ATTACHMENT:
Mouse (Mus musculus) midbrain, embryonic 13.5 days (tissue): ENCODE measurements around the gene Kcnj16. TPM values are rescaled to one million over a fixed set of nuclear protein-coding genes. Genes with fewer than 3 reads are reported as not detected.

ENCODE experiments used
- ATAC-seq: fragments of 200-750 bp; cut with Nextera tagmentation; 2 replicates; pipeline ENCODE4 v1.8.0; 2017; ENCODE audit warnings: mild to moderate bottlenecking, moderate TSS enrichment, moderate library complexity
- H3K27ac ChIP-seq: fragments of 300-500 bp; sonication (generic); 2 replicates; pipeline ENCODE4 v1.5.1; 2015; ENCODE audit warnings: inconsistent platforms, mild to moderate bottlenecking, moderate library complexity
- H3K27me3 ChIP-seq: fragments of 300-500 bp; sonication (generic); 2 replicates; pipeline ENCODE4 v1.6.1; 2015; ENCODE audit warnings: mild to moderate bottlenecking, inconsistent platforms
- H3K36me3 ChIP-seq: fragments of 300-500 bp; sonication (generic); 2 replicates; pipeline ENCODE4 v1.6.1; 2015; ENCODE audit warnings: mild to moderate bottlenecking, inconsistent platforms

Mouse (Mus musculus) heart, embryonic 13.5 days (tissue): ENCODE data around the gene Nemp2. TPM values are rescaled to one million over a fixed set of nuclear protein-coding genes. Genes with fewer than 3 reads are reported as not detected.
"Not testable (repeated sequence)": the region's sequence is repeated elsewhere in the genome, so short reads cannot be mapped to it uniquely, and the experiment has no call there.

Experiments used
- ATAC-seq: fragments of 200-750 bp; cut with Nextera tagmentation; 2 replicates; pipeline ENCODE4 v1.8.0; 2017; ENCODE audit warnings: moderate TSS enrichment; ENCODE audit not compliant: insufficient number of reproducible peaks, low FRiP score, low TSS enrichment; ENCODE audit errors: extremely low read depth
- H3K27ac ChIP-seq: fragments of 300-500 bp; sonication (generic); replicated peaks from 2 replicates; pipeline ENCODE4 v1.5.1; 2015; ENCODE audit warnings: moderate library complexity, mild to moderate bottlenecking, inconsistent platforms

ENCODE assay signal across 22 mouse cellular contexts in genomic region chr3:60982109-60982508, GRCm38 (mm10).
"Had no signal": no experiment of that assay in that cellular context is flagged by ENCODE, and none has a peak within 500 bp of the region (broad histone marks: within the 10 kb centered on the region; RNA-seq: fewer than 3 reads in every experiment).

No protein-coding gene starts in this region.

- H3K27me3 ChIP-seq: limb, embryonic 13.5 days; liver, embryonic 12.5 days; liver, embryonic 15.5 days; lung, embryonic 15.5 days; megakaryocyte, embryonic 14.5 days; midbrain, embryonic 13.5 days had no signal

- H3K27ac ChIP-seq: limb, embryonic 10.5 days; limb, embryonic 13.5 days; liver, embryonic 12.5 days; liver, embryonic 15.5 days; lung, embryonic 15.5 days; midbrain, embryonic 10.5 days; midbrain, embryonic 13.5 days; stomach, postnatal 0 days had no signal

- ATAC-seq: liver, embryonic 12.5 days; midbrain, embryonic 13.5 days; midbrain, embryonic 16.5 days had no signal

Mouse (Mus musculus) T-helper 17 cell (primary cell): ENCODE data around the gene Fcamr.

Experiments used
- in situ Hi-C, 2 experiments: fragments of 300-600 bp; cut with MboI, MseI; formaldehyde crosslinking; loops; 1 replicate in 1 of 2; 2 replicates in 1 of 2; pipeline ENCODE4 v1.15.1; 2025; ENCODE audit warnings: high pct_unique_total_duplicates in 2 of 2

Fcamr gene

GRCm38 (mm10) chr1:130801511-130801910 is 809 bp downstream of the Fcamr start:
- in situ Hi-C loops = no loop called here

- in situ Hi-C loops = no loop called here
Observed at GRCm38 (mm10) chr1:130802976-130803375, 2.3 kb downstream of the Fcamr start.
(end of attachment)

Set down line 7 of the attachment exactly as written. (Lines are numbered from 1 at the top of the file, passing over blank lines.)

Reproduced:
Mouse (Mus musculus) heart, embryonic 13.5 days (tissue): ENCODE data around the gene Nemp2. TPM values are rescaled to one million over a fixed set of nuclear protein-coding genes. Genes with fewer than 3 reads are reported as not detected.